I woke feeling better than I had for a few days, and although I had a 21 mile day ahead of me it was nice to linger over breakfast with Helen. She walked the first bit of the route with me towards Arncliffe Woods, then, purchasing a large flapjack from an honesty box, I disappeared into the woods whilst she made her way back to the inn and her motorbike.

After the first steep climb to there is a wide-reaching view back across the Vale of Mowbray towards Richmond, the hazy blue outline of the Dales just visible beyond.

Arncliffe Woods

Dropping down through moor and more woods I caught my first sight of the volcano peak of Roseberry Topping and the clouds cleared, revealing another gloriously hot day. I felt pretty cheerful, totally different to yesterday, and put it down to seeing Helen and today’s walk promising some great scenery- I also found a wild raspberry bush which was a bonus.

View from Carlton Bank

On the steep ascent to Carlton Bank I passed a chap who was camping along the Coast to Coast. He had stopped for a rest but I was amazed at how much he was carrying- he had a huge rucksack with various bags, rolls and other bits strapped to it. I didn’t see him again as he was walking even slower than me!

The Coast to Coast follows the line of the Cleveland Hills, which rise dramatically from the plain giving views for miles- from the top of Carlton Bank I caught my first sight of the North Sea! It was a roller coaster of a day- steep descents which were followed by another steep ascent to the next summit. It reminded me somewhat of the Malverns, only these hills were wilder and heather clad. It was a glorious day, sunny and clear, which showed the hills off to good effect.

Towards the North Sea!

I stopped for lunch at Lord Stones Café, a building which has the appearance of being a part of the surrounding rocks. It is tricky going into a café on your own as there is nobody else to keep an eye on your gear for you so it all has to go with you- after nearly having somebody’s eye out with my pole I decided to leave it outside whilst going into the shop, but had to then retrieve it from lost property!

Lord Stones Cafe

I talked to a group of four English folks walking the Coast to Coast who had set off from Osmotherley and were walking to Clay Bank Top. I told them I was walking to Blakey Ridge, and they all felt that they could have walked further today as they felt fit.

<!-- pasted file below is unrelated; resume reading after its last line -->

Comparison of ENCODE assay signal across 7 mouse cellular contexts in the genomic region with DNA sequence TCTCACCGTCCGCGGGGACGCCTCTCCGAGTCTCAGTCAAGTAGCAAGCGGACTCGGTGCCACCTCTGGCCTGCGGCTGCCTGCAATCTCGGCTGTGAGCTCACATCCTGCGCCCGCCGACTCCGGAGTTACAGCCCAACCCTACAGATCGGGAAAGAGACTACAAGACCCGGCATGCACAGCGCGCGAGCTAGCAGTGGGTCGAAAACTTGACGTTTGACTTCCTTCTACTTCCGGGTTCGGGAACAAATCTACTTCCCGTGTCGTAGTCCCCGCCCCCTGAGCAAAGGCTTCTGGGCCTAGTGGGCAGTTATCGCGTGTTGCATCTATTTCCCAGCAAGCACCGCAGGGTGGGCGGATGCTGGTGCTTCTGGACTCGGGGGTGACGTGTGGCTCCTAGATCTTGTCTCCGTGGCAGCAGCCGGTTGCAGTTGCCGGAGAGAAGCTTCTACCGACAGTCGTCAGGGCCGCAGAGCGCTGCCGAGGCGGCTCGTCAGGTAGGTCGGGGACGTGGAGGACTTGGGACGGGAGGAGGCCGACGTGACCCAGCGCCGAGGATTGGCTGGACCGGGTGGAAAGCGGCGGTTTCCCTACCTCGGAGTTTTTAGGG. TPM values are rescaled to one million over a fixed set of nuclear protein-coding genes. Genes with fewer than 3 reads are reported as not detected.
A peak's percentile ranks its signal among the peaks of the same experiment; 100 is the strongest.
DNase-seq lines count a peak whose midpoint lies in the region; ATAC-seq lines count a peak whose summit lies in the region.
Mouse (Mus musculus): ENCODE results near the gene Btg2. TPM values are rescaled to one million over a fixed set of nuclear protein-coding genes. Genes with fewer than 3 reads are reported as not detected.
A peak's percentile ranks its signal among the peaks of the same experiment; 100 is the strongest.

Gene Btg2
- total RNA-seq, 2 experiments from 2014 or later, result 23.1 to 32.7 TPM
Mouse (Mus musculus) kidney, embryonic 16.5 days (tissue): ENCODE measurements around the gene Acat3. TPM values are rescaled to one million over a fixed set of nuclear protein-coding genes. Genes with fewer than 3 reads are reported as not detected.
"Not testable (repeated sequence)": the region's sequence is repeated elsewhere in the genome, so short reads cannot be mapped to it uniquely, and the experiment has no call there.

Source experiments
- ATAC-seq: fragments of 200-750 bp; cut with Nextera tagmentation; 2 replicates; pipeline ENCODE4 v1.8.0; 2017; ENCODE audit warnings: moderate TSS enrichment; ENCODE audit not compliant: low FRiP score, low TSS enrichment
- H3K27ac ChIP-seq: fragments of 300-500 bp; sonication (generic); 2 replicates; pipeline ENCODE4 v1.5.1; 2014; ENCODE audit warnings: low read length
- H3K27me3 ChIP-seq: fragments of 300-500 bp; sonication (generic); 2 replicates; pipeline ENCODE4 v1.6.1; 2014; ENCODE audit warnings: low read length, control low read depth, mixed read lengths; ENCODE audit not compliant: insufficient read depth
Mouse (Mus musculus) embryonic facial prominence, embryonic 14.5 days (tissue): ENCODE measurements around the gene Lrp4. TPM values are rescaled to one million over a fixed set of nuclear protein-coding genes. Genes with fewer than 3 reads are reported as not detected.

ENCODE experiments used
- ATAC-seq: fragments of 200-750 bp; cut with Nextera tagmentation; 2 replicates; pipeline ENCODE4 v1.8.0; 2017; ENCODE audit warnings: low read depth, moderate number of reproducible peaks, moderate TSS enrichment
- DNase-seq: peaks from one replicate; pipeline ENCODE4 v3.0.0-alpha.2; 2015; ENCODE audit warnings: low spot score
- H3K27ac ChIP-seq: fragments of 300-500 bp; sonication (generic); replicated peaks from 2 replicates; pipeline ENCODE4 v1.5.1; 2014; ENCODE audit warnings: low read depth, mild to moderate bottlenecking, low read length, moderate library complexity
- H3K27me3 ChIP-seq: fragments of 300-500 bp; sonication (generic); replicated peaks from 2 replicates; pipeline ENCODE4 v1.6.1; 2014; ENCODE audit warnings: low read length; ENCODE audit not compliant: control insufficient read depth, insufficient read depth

Cleveland Hills scenery

I leapfrogged them several times as we climbed and then scrambled our way up and down Cold Moor and Cringle Moor before climbing up to the Wainstones on Hasty Bank- a strange outcrop of rocks with a fanged appearance. Dropping down to Clay Bank Top I was suddenly surrounded by people and cars, as a lot of people leave their cars here to walk and Coast to Coasters staying in nearby villages are picked up from this road.

The Wainstones

I was starting to feel tired, as the numerous steep ascents and descents take their toll, but had to push on to Blakey Ridge. I was faced with one final climb onto Urra Moor, where I ate my flapjack whilst taking in the view, before picking up a track over gently rolling moorland. There are loads of ancient standing stones over the moors- some small, some larger, and others carved with features such as a hand or a face. The guidebook suggested that they are boundary markers, but as so many seem to be found at the side of tracks I wonder if they are old way markers, serving the same sort of function as the cairns in the Lake District.

The Hand Stone on Urra Moor

Coast to Coast walkers pick up the path marking the course of the old Rosedale railway over the moors. This is easy walking- Wainwright suggested that it was possible to walk at 5mph along this stretch- but I had had enough and it had become a painful 2 mph trudge. That’s the problem with doing long distances, it does tend to become a slog. Which was a shame as the moors were lovely and the views magnificent.

Course of the old railway

I was looking forward to my first sight of the Lion Inn as I rounded a bend, but when I saw it on the skyline my first thought was ‘****- it’s miles away!!’

First sight of the Lion Inn!

I reached it eventually, at around 7:55pm. Mindful that I had booked a table for 8pm I asked whether I could shower first. A chap told me this would be fine and showed me to my room, which was off a landing with two other rooms. It wasn’t en suite, and when I saw a door marked ‘Bathroom’ I assumed it was shared by all three bedrooms, particularly as it was locked.

I couldn’t even fill the kettle for a cuppa and waited rather impatiently for 20 minutes, cursing the person using the bathroom for taking their time when others are waiting. After this time it dawned on me that I couldn’t actually hear anyone in it, so eventually plucked up the courage to knock tentatively before unlocking it with my key. It was empty and was obviously for the sole use of my room! Well, he could have told me…

Blakey Ridge sunset

I had a quick bath (tricky as the cold tap didn’t work) before going down for dinner. Hoping for a spectacular sunset I had a mooch around outside, climbing a tumulus mound next to the Inn for a better view but it was less spectacular than I anticipated so turned in for the night.

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